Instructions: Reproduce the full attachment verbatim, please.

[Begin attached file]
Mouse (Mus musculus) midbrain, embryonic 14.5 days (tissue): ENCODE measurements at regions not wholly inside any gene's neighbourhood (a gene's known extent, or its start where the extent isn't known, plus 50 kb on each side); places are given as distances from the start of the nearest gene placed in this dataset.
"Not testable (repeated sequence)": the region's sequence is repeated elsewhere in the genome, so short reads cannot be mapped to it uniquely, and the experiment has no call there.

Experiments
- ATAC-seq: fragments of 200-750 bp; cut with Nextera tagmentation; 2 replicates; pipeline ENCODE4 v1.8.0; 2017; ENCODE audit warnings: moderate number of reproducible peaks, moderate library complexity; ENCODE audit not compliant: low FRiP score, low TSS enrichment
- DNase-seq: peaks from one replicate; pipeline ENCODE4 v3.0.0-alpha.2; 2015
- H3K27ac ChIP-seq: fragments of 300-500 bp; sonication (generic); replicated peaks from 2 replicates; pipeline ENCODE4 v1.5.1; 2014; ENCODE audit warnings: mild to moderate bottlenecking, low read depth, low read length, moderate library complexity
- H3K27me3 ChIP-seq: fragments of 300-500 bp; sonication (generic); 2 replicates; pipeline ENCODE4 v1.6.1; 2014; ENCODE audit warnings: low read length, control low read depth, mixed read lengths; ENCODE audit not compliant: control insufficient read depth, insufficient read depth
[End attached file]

Mouse (Mus musculus) midbrain, embryonic 14.5 days (tissue): ENCODE measurements at regions not wholly inside any gene's neighbourhood (a gene's known extent, or its start where the extent isn't known, plus 50 kb on each side); places are given as distances from the start of the nearest gene placed in this dataset.
"Not testable (repeated sequence)": the region's sequence is repeated elsewhere in the genome, so short reads cannot be mapped to it uniquely, and the experiment has no call there.

Experiments
- ATAC-seq: fragments of 200-750 bp; cut with Nextera tagmentation; 2 replicates; pipeline ENCODE4 v1.8.0; 2017; ENCODE audit warnings: moderate number of reproducible peaks, moderate library complexity; ENCODE audit not compliant: low FRiP score, low TSS enrichment
- DNase-seq: peaks from one replicate; pipeline ENCODE4 v3.0.0-alpha.2; 2015
- H3K27ac ChIP-seq: fragments of 300-500 bp; sonication (generic); replicated peaks from 2 replicates; pipeline ENCODE4 v1.5.1; 2014; ENCODE audit warnings: mild to moderate bottlenecking, low read depth, low read length, moderate library complexity
- H3K27me3 ChIP-seq: fragments of 300-500 bp; sonication (generic); 2 replicates; pipeline ENCODE4 v1.6.1; 2014; ENCODE audit warnings: low read length, control low read depth, mixed read lengths; ENCODE audit not compliant: control insufficient read depth, insufficient read depth